For a number of years, we have been working in the Caribbean to promote the sustainable harvest of lansan tree resin and 2015 marked a key milestone for this work. Following training and support provided by the GTC, the Saint Lucia Forestry Department developed and began the implementation of a national level plan and licensing scheme for lansan tappers which promotes sustainable methods of harvest whilst producing profitable resin yields. More information on how this was achieved to appear on our website in 2016.
Mobilising other groups
The GTC is the only international programme dedicated to threatened tree species conservation, but we don’t want to be working alone! We aim to promote widespread ‘arbophilia’ and inspire other groups to work towards the survival of the world’s most at risk tree species.
This year the GTC worked closely with Oryx the International Journal of Conservation to produce a special edition focusing on the plight of threatened trees which posed the question; ‘how can we save the charismatic megaflora?’. The edition was crucial in presenting key methodologies used in tree conservation and highlighted some of the fantastic work of a selection of our projects. Cambridge University Press were kind enough to make this edition free of charge throughout 2015, enabling our message to inspire and inform a large audience with the examples presented in the issue.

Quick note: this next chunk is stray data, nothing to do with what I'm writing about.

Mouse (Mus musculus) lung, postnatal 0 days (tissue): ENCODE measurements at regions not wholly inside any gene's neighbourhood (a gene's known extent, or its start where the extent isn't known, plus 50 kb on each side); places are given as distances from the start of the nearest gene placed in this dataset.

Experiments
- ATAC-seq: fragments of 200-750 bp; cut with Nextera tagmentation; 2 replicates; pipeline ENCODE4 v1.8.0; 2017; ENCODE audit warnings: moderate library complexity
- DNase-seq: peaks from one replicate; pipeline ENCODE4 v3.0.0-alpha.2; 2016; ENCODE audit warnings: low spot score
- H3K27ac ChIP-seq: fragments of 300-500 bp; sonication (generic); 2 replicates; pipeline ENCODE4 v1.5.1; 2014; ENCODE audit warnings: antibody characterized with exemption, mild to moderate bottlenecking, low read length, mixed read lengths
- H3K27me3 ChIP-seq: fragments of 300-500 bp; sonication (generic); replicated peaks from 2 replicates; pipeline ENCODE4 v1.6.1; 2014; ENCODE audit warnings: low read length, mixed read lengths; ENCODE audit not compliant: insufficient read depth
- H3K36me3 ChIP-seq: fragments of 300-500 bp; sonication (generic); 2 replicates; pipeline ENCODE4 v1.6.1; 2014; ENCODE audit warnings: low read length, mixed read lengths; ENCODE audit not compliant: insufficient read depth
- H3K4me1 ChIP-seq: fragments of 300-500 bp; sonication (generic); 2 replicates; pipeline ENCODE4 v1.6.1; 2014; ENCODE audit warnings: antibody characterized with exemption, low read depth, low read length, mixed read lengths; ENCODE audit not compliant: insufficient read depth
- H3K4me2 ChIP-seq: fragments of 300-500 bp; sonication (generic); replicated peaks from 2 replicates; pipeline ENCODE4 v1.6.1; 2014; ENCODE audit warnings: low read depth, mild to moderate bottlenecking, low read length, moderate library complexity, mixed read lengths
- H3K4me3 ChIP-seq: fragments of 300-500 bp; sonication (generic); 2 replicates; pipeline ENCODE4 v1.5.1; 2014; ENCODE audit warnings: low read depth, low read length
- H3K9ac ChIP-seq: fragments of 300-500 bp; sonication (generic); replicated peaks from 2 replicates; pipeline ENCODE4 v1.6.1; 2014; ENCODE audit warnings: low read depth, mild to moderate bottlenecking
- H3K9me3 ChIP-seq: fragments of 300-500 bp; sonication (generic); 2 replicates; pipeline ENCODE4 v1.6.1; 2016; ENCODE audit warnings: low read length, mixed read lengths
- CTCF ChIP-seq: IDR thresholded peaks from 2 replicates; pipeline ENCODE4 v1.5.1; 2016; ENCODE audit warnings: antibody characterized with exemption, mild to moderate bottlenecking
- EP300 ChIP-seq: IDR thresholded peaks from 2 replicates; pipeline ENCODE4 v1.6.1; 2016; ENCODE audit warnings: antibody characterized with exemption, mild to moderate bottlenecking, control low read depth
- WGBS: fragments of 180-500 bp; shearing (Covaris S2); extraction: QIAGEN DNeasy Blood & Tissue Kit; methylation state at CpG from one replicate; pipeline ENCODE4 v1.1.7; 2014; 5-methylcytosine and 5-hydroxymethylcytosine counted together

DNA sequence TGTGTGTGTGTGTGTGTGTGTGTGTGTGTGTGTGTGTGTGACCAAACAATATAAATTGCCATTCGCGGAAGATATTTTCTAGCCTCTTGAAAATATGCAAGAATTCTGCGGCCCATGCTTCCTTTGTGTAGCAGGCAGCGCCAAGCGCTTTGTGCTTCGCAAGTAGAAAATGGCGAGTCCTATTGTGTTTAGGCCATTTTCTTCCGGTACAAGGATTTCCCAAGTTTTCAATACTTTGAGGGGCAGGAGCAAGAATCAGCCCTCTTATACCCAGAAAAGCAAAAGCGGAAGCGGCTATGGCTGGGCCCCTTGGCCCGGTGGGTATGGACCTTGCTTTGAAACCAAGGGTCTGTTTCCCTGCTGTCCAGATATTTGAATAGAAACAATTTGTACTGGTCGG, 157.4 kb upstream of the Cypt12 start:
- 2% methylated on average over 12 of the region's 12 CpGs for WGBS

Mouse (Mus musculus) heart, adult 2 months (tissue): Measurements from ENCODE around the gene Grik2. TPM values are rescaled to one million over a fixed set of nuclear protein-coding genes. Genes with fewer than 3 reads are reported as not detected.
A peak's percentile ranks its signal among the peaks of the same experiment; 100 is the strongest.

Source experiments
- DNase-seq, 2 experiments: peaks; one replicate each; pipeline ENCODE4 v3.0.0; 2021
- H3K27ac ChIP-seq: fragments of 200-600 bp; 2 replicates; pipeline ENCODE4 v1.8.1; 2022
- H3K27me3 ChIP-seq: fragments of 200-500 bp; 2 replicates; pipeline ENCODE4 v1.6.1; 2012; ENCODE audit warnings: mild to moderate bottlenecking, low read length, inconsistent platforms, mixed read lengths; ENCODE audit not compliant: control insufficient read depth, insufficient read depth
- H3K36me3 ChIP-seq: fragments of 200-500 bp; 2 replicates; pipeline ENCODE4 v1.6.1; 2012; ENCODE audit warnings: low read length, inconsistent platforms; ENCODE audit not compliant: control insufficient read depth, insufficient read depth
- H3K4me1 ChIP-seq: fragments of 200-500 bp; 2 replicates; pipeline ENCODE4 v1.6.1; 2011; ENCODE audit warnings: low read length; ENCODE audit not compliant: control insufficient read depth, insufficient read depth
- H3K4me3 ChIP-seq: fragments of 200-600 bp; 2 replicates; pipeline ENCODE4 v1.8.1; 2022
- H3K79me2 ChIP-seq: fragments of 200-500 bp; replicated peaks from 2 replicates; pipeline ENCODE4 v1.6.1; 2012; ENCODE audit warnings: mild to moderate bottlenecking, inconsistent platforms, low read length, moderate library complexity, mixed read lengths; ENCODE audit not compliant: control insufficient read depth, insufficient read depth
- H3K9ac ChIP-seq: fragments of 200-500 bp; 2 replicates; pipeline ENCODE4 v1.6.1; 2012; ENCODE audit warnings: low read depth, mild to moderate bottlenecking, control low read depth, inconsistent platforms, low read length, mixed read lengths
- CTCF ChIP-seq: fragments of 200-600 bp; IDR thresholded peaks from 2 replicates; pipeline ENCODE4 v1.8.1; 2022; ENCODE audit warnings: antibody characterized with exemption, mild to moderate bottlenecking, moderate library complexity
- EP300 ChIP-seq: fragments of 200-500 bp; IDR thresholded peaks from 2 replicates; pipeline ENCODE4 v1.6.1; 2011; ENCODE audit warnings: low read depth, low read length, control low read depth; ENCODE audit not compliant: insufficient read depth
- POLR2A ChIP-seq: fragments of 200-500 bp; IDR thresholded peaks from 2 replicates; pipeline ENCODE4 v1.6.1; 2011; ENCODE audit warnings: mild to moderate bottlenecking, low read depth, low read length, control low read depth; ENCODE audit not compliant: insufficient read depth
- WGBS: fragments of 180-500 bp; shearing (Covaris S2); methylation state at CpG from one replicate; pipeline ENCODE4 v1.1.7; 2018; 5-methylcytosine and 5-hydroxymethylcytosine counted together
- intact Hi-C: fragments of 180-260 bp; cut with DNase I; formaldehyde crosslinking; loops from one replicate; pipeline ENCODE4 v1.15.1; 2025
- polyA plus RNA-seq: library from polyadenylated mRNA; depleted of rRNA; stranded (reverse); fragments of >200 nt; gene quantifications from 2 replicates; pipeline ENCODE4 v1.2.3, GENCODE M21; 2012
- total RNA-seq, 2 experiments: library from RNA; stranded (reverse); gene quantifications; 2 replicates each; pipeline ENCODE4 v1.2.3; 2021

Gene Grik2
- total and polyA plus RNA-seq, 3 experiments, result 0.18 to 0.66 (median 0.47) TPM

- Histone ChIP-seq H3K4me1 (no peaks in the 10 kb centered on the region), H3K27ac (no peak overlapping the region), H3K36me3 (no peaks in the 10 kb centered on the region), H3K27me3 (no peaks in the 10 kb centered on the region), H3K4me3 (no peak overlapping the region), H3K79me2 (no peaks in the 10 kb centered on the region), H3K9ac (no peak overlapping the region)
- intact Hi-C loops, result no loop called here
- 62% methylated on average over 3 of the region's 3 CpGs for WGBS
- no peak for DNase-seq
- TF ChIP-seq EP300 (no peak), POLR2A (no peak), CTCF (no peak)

On the ground, our project to mobilise other groups to restore populations of native threatened trees in Brazil’s Atlantic rainforest made huge steps. Our partner, Sociedade Chauá, established partnerships with municipal government nurseries, NGOs and large landowners in order to encourage the wide-scale growth and planting of priority tree species. As a result of this work, this year marked a step change in the number of threatened species directly planted in the wild with more than 17 different threatened species planted across a range of project sites.
New shoots for 2016
Looking ahead we have some exciting activities in the pipeline for 2016. We will be launching several new projects in new areas including in Bhutan, Armenia and Nigeria. We will focus on inspiring young conservationists to become advocates for tree conservation. We aim to publish more practical guidance for aspiring tree huggers in our online tools section by sharing case studies of our most inspiring projects. Finally we aim to explore some exciting new themes in tree conservation so all we can say is – watch this space!